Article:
All of the services that we're delivering in our clouds are based on Internet standards, either Web services or REST-based protocols, pretty much exclusively. We've used those standardized protocols as we've been building out our clouds. The only things that I would say probably don't fit in that nature are areas like messaging and collaboration, where there are no standard protocols that have really emerged. If there is a standard, it turns out to be something like ActiveSync, which Microsoft has now fully licensed. That's what everybody uses now to synchronize their e-mail.
That's how an iPhone synchronizes, a Google, an Android. Also, there are protocols that we built and have now made available to people. We've built these proprietary systems, but have now fully published our protocols and everyone else is adopting them in the industry.
In the case of Windows Azure, it's all Web services and REST-based stuff and everything is done that way, so it's interoperable.
The other thing that's important is that the customers say, 'I don't want only one cloud provider. I don't want to be locked into Microsoft or Google, anyone else.' We're in a very strong position because we're running the cloud ourselves with Windows Azure. And we're working to offer this Azure appliance that allows service providers, telcos and hosters, to also run cloud. So customers will be able to choose, from a number of different providers to run their sets of services. That's good, because there are a million reasons why customers might want to choose to use a given service provider.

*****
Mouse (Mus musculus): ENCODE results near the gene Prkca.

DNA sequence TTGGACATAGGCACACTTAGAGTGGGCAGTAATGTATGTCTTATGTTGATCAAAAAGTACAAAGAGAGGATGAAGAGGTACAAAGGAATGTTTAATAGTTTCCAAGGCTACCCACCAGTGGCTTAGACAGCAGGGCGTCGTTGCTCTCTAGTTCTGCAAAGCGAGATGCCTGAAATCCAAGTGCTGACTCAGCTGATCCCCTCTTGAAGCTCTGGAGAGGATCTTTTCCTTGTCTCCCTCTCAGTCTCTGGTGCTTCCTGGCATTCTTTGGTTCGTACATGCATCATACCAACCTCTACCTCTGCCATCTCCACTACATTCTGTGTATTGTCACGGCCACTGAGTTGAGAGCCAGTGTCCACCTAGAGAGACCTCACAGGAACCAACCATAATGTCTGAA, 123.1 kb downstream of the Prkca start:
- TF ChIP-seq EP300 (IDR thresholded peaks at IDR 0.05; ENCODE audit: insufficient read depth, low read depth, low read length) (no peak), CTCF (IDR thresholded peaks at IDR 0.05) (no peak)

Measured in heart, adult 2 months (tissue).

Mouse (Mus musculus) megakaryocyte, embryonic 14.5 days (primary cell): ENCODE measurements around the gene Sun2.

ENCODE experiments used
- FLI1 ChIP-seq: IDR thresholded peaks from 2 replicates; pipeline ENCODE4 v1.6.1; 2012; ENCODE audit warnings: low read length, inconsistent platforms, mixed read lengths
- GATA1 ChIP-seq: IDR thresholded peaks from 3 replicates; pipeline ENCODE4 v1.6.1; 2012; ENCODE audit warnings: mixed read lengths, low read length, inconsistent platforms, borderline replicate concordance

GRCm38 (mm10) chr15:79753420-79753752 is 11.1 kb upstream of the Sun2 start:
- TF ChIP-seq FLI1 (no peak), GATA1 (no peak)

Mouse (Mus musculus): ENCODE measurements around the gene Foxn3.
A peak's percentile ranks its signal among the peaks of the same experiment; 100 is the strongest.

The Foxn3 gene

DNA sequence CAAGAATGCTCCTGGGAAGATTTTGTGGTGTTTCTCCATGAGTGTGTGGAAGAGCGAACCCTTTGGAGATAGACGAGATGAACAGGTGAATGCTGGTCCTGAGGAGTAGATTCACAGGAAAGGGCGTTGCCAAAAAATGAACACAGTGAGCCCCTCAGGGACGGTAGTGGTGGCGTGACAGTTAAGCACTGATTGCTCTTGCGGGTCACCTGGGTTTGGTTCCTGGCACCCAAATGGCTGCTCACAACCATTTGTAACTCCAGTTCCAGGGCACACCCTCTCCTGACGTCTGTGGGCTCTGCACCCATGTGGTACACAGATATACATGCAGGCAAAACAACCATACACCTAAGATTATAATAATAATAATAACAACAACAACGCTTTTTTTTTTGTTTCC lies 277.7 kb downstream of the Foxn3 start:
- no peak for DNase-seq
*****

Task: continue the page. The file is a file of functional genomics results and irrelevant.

Talking about Google in particular, what do you think people should have learned from the City of Los Angeles' experience with Google apps?
That it's not so easy. The City of Los Angeles is an indicator of how complicated an enterprise and a business environment is. It speaks to one of the most fundamental differentiators that Microsoft has in this space, which is that we are the only company in the industry that has 20 years of experience working with enterprise customers and really understanding their needs, and 15 years of experience building massive scale consumer services.
Go through the industry. You can't find anyone that has both of those. IBM has more than 20 years' enterprise experience. I'll give them that. But, really no consumer experience. Google has big consumer services, no industry experience in terms of the business.
I think what the City of Los Angeles found out was really some of the issues that come about when a provider doesn't have that experience of working with enterprise customers and understanding the complexity of that environment. One thing I think is really important -- if you look at the classic enterprise competitors, you know, the Oracles, the IBMs, the VMWares -- is that you gotta run this stuff yourself. And, you know what? Your engineering team has to run it.
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